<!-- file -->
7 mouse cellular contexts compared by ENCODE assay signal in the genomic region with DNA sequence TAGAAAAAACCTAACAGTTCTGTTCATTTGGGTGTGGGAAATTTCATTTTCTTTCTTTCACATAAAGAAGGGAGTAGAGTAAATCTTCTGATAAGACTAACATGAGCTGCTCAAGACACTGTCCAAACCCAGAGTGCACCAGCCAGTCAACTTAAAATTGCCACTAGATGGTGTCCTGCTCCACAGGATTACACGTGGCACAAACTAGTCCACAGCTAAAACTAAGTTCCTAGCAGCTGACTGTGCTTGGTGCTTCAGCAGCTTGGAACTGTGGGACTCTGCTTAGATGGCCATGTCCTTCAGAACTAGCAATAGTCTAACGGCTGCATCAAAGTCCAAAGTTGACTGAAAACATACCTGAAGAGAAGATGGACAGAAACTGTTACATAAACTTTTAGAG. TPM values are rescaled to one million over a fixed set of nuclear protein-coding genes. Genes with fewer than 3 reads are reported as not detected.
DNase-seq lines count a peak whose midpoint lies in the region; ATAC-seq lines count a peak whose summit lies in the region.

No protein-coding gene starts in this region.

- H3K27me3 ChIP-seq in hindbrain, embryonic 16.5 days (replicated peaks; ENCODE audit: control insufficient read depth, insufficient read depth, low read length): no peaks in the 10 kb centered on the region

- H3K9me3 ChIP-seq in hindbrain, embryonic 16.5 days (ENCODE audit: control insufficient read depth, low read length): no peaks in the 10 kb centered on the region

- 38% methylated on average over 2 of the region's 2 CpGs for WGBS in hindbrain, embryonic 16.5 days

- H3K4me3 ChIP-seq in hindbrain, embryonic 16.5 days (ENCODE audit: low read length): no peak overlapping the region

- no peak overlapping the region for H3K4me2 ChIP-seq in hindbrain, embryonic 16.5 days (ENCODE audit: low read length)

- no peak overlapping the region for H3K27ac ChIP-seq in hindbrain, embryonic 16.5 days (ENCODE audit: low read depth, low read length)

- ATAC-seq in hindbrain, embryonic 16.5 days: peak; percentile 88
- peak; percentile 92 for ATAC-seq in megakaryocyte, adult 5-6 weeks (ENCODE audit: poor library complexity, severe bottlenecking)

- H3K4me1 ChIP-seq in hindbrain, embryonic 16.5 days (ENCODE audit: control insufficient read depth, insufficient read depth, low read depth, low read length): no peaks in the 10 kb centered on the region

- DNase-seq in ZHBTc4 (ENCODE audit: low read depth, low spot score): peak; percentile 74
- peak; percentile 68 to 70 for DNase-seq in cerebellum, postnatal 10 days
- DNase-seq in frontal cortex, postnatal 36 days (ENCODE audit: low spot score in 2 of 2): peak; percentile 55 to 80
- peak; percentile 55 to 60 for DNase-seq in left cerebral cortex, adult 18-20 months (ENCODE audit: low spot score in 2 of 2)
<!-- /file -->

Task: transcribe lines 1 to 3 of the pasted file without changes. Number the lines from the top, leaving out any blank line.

7 mouse cellular contexts compared by ENCODE assay signal in the genomic region with DNA sequence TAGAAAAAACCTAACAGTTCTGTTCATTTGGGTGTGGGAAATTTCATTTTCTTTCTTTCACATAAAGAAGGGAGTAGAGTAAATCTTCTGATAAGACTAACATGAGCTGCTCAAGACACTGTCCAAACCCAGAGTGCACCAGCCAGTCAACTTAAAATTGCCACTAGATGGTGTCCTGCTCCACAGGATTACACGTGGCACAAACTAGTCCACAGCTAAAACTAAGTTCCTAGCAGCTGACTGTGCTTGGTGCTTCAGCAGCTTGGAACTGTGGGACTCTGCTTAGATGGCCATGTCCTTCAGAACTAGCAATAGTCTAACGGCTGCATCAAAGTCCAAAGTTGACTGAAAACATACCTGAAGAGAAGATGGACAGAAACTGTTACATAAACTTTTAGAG. TPM values are rescaled to one million over a fixed set of nuclear protein-coding genes. Genes with fewer than 3 reads are reported as not detected.
DNase-seq lines count a peak whose midpoint lies in the region; ATAC-seq lines count a peak whose summit lies in the region.

No protein-coding gene starts in this region.